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Jason
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FYI everyone: I just ran Facebook places on my iPhone. Before I could check in, I have to OPT-IN to the service. It wasn't a 196 page EULA, it was just a few sentences explaining the privacy ramifications of what I was about to get myself into. One of them pointed out that if you decide to use the service, friends can check you in and you must disable this if you don't like it. Sure enough, while I was able to say I was at X venue with two of my friends, it would not show up on their feed since they have not approved the Facebook places app. They have not opted in or out at that point, so it was defaulted to out. I know we all love to believe the hype that X company is evil, but it just doesn't fit to reality this time.
Toggle Commented Aug 19, 2010 on random thoughts from vancouver at WWdN: In Exile
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Elizabeth, Facebook can't steal what you willing give them. Oddly enough, you signed in with Facebook to this site, so they must not be THAT bad.
Toggle Commented Aug 19, 2010 on random thoughts from vancouver at WWdN: In Exile
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To be more clear, I'm not even talking about MIM and sniffing. The Internet IS a public space, and you have to guard against it as such. I trust my bank, so I trust them to protect my information against the Internet. You don't trust Facebook, nor do I. However, let's say you trust Twitter. Even if they are of the highest moral fiber, it is possible for them to screw up. See the bug a few weeks ago and all the tuna-heads that you started "following". What if they screwed up again and every DM you sent were made public? Just like LeVar Burton learned about putting his private phone in what he thought was a DM, everyone needs to expect that non-encrypted information is at risk from everything from advanced attacks, selling to "The Man", Ruby on Rails screwups, and simple user error.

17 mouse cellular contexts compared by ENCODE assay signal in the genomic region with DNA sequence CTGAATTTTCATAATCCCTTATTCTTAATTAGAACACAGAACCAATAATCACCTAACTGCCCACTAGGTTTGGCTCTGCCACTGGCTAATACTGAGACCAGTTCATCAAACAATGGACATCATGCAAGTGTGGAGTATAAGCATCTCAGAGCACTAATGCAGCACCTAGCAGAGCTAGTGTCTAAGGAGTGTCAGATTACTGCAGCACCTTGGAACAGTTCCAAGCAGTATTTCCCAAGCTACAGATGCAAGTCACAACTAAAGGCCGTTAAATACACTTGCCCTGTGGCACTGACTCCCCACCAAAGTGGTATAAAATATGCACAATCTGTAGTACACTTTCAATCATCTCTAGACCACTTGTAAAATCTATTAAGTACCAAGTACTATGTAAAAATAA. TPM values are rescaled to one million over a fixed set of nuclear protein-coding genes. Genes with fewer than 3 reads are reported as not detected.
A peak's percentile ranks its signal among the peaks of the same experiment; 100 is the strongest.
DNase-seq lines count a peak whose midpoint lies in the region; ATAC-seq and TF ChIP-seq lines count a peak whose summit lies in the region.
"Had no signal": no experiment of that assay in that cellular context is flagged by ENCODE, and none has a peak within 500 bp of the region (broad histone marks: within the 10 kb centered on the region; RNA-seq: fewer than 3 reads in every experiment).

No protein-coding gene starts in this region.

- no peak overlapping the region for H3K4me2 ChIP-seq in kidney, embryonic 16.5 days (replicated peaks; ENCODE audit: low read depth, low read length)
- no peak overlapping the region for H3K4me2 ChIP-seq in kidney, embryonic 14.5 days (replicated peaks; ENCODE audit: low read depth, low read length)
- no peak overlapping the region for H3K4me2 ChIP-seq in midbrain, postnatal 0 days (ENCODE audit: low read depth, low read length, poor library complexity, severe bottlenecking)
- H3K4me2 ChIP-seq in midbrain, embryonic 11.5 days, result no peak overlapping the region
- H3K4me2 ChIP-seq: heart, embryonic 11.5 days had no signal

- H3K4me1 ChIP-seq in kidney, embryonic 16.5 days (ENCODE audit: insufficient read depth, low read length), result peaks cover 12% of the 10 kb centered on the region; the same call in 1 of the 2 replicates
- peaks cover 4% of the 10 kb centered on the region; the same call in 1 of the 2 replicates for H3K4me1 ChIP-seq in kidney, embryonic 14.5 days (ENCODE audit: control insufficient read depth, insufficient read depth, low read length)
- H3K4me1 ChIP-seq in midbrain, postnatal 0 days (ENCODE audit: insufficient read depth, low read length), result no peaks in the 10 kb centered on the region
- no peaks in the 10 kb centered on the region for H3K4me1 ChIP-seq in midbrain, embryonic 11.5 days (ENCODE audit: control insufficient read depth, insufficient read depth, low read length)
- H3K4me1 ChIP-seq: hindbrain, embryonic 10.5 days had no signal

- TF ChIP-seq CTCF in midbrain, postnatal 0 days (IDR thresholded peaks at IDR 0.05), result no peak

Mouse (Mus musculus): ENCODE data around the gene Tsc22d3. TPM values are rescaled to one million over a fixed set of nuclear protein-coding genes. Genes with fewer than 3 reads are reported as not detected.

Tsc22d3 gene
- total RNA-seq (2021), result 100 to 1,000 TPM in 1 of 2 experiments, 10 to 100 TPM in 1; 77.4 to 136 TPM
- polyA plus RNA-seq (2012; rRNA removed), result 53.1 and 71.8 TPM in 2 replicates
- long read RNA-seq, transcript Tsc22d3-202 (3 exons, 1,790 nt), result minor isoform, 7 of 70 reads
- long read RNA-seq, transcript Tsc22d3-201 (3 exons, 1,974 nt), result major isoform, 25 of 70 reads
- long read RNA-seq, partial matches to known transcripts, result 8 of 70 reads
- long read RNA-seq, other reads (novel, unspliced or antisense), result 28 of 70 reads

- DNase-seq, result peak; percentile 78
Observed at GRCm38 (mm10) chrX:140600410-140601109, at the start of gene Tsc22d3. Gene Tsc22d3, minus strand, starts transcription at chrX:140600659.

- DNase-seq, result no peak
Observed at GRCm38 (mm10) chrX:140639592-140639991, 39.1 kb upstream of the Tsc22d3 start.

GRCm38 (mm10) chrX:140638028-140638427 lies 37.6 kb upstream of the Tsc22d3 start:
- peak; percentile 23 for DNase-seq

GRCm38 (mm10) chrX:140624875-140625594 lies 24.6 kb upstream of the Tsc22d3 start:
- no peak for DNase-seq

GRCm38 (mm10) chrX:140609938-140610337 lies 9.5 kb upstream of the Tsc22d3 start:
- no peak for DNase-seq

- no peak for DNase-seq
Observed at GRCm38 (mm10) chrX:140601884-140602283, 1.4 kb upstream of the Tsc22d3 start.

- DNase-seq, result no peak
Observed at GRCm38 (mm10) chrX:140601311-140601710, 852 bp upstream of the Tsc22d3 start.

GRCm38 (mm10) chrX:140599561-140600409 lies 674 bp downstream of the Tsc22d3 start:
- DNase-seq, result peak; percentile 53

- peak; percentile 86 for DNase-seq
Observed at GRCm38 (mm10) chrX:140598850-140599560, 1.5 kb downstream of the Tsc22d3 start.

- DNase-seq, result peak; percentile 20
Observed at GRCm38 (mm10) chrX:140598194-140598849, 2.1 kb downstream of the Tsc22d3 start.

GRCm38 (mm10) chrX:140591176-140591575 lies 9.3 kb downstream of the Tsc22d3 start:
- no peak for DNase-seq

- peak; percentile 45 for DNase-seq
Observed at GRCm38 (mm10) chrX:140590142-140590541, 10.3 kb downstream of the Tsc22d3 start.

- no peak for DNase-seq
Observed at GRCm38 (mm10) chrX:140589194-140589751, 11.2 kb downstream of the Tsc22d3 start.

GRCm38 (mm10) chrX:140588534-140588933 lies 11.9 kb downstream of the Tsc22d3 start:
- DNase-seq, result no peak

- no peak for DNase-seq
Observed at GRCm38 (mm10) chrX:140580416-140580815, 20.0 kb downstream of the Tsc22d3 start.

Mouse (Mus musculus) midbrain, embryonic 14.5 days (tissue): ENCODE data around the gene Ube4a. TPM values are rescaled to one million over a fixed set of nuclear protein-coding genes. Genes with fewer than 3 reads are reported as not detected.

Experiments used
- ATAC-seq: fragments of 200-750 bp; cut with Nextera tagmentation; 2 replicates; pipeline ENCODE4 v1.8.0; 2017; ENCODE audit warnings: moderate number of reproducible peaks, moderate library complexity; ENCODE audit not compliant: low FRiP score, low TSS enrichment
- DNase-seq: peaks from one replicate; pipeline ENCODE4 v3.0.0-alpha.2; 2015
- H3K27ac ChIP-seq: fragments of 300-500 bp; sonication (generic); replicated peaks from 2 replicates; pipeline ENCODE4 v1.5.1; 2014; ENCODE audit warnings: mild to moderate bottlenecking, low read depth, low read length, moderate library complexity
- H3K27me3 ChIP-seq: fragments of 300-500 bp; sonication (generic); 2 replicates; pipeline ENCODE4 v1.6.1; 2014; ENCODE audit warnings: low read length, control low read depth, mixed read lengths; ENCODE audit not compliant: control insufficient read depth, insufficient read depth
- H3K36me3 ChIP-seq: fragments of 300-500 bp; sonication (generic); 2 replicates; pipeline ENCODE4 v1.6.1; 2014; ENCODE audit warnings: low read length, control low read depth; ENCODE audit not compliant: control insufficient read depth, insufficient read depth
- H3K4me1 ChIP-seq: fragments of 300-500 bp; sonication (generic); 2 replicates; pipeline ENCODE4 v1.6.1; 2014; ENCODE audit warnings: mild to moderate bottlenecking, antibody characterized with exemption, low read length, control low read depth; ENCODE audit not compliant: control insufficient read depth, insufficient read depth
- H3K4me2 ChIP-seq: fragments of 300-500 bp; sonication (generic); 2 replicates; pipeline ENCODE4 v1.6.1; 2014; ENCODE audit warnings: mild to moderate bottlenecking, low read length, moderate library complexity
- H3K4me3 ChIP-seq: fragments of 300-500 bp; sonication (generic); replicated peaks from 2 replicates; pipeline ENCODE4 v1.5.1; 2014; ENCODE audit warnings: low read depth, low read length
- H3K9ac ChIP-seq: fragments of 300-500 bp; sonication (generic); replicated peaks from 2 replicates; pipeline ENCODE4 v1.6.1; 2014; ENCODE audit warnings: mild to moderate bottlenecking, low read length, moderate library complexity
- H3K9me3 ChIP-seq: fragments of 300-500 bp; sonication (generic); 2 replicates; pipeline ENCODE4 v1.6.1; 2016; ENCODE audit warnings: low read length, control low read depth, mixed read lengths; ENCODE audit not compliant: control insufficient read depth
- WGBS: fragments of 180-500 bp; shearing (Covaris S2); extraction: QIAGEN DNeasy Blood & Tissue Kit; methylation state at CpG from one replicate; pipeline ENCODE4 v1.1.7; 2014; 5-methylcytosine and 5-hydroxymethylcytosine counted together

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I do see your point, but I think your misunderstanding mine. The point I was replying to Rick on is that some information, that has always been public (ownership records, etc) has become easier to access. That was the original intent. The point I was making in my reply to your blog entry above was that I never expected a non-SSL website to be secure. If you're putting clear text on the Internet, you must assume it is compromised. I don't care if it is your personal email or http://facebook.com, if it is clear, someone can read it. Internet users need to know that. Yes, I'd love a service like Disapora. I'd also like for all of those people I sent a HOWTO on creating their own PGP keys back in 1996 to get back to me. I'm on your side on the fact that people don't take efforts to make their private information private. However, I fail to understand why a Facebook status update is move evil than a Twitter status update.
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Great link, Rick. I love this part: Facebook and Google are INTERNET services. Internet equals public space. Or at least, people should consider it to be so. It's more accurate to say that information technologies are eroding the length of time that is required to access your data.
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To start this comment on the right foot, I signed in with Facebook to TypePad. I find your opposition to Facebook confusing for a man that has a Twitter account and a blog. Both have a worse privacy policy than Facebook. Every man, woman, child and dog on the Internet can read every single thing you post to both of them. Facebook is a blog that is easily linked to other blogs (your friends). If you don't want the world to know about it, don't put it on Facebook. If you only put into Facebook the same things your put into your blog, your privacy is not ruined any more than it was before. For people that don't have 2 million followers, Facebook is a much easier blog to manage. I can put something on Facebook and expect my friends to see it. I had a blog, and only spammers read it. To me, the issue isn't Facebook, it is the millions of people that think posting things in clear text to a website that they don't control is secure. We have a Eternal September issue here, not a evil company issue. http://en.wikipedia.org/wiki/Eternal_September
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Jun 2, 2010